By Max A. Joseph
Unlike the other species to ever roam this planet we, humans, are an intelligent group that can manage our differences, be they philosophical, political, racial, religious, or social. Nevertheless, we are also full of inveterate flaws that are somewhat ignored by utopians schooled in the notion of universal values. Aptly, the cowardly assassination of 10 journalists working for the French satirical newspaper Charlie Hebdo and 2 police officers offers a unique opportunity to revisit the impractical notion of universality of values as an essential precondition for peace among nations.
Most civilizations are an extension of past ones that either failed to outlive their usefulness to humanity or were simply replaced by more assertive newcomers. Though the Western and Islamic civilizations have run a parallel course, they fought pitched battles for more than a millennium before the former decisively overtook the latter in the nineteenth century and became dominant. The embrace of science and secular values at the expense of religion was unquestionably the key to the Western world’s success, in sharp contrast to its Islamic archrival, which sees Islam, from which it derives its name, as the only path to spiritual, material, and intellectual achievements.Does Freedom of Expression Really Protect the Right to Offend?
Naturally, the aftermath of the Charlie Hebdo tragedy will bring heartfelt debates on the role played by the tenets of these two civilizations, but will they help bring an understanding or reinforce the divide? Seeing that it will be a dialogue between secular narcissism and religious obscurantism,with two conflicting and somewhat extreme ideologies that ironically pose an identical threat to the survival of humanity, a stalemate is the most likely outcome.
Though western values many are highly regarded and embraced through most of the world, they are far from being universally accepted. In fact, there are countries that consider these values an existential threat to their own social cohesion and traditions and resent their imposition on them by an omnipresent and all-powerful mentor. Furthermore, these values are sometimes twisted by demagogues to suit unpleasant narratives that naturally diminish their worth to humanity, hence the disconnect.
Does the freedom of expression really protect the “right to offend,” as some commentators have articulated in the midst of the aforementioned tragedy? In the U.S where the freedom of expression is enshrined into the Constitution, the closest comparison to Charlie Hebdo would be the Westboro Baptist Church, which most Americans consider inimical to their values. In 2005 when a Danish newspaper published unflattering caricatures of the prophet Muhammad that provoked the ire of the Muslim world, U.S newspapers decided not to reproduce the content because they found it to be of bad taste, not out of fear of backlash from Islamic extremists.
In France, however, freedom of expression evolves from a seething resentment of the country’s ruling class and the all-powerful Catholic clergy before and during the French Revolution (1789) to doctrinal contempt for all institutions which, of course, include religion. So entrenched is the French’s contempt for institutions that the country’s intellectuals routinely reject literary honors, including the highly coveted Nobel Prize. I am inclined to believe that the framers of the U.S Constitution were enlightened men who never entertain the thought of enshrining “a right to offend” in a document they cherish. I believe they meant that no person should be prohibited from expressing their thoughts which, incidentally, may end up offending others. Aptly, they would be dismayed at the thought of anyone equating freedom of expression with a “right to offend.” It is indeed true that some people would believe what they want to believe for the reason they want to believe it.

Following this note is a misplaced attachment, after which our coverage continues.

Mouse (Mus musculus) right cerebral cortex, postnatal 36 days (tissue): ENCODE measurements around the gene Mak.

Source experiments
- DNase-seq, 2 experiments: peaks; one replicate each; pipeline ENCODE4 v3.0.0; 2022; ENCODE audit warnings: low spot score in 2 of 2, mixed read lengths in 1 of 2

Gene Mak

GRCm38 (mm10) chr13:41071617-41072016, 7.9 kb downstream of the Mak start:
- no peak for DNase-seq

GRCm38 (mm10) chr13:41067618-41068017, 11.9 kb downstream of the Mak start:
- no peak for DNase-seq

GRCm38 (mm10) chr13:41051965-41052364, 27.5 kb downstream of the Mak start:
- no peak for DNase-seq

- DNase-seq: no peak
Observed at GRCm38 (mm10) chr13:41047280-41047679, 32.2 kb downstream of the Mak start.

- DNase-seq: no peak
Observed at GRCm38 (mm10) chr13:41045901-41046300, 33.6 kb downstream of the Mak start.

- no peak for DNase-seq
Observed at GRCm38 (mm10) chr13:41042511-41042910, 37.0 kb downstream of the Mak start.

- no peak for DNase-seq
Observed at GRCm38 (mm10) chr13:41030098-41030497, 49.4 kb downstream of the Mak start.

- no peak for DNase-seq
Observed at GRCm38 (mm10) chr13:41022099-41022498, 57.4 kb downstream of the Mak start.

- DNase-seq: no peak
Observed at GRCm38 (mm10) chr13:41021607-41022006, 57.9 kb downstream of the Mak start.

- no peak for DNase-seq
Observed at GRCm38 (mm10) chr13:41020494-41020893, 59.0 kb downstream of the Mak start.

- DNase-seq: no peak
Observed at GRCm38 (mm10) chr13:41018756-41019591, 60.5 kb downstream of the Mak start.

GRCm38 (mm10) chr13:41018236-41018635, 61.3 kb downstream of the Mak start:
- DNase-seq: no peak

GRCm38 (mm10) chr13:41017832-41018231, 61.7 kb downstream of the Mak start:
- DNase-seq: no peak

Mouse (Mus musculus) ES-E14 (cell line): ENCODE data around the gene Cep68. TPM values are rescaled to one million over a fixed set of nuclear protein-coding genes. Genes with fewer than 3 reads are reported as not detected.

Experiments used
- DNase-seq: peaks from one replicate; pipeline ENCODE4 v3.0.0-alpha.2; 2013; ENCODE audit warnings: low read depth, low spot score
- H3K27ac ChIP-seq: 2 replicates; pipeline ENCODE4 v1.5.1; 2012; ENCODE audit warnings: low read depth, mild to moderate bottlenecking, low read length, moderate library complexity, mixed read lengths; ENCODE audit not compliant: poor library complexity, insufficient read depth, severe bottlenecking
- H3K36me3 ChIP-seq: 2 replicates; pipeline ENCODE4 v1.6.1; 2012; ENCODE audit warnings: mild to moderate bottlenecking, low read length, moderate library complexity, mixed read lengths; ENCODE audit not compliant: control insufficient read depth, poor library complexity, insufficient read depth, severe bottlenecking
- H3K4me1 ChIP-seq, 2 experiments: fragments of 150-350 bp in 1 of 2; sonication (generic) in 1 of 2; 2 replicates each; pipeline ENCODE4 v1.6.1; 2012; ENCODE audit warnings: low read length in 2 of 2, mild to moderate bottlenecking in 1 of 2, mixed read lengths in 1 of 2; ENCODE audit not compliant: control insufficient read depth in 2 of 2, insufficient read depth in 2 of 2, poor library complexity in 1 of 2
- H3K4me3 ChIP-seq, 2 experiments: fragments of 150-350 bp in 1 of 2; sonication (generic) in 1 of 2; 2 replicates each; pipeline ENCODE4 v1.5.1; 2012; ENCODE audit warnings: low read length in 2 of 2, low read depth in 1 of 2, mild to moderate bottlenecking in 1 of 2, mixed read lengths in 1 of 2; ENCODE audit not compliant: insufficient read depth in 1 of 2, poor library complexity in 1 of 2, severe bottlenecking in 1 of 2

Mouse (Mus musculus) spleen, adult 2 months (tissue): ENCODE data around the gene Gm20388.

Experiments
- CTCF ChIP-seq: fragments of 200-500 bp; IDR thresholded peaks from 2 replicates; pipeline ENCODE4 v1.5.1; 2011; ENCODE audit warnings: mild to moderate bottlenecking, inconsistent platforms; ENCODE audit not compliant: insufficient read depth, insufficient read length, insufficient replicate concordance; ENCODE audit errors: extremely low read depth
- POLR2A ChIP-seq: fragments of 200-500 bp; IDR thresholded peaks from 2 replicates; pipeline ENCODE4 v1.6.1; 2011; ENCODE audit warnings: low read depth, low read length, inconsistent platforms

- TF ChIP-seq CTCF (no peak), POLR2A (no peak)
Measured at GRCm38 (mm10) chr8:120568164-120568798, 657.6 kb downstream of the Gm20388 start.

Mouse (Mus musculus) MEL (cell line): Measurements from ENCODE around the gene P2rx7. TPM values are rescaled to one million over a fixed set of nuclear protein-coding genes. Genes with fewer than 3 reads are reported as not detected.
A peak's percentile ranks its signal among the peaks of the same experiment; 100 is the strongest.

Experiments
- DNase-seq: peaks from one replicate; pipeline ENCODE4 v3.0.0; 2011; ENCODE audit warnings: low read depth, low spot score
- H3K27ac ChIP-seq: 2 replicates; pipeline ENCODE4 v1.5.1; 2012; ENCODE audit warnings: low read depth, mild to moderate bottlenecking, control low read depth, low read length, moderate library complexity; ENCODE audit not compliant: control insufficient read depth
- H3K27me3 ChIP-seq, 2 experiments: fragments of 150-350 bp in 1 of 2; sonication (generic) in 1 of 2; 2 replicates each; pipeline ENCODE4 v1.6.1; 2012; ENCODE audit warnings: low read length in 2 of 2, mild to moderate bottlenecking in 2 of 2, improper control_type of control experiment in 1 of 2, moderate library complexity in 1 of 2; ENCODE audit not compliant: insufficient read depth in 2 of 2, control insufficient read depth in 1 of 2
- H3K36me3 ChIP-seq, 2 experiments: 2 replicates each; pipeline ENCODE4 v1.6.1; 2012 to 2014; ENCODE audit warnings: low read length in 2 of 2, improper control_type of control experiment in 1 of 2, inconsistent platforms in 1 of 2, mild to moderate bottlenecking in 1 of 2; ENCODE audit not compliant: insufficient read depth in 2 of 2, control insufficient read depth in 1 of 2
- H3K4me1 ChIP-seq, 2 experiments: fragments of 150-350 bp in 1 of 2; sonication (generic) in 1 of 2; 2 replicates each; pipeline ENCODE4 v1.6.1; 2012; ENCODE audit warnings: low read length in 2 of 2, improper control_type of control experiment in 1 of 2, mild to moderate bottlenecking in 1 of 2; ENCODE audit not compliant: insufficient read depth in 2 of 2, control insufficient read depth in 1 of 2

The loss of innocent lives as a result of terrorism is always painful. It profoundly affects the families of the victims and, in the Charlie Hebdo tragedy, a nation, if not the entire world. From being the first European country to conferring full citizenship to Jews to pioneering the values of freedom, equality and brotherhood into human consciousness to its scientific prowess, France has made inestimable contributions to humanity. It is only fitting that the whole world stands besides France in this hour of need despite her annoying notion of grandeur as its birthright. Whether recriminations instead of understanding would ensue will determine the verdict of history in the matter.
France is a sophisticated and proud “Grande Dame” that believes in her ability to take care of herself. Outsiders should avoid lecturing her on how to deal with this tragedy, which laid bare its vulnerability to religious-inspired terrorism, since it would further injure a wounded nation unaccustomed to second-guessing itself or listening to others. Presently, we are a long way to building societies in which intolerance would be a thing of the past, hence the notion that anyone can stretch the limit of human tolerance and expect it to be universally accepted is simply naive.
The tragedy at Charlie Hebdo proves it. I surmise those murdered journalists were merely stretching the limit of human tolerance, not exercising “their right to offend,” as some demagogues, masquerading as righteous defenders of freedom of expression, would want people to believe. The whole world is dealing with fanatics that do not see anything wrong with strapping explosives on little girls in the name of twisted beliefs. People must protest against the viciousness of ungodly terror acts, not for anyone’s right to offend, which is an indefensible concept, no matter the rationale.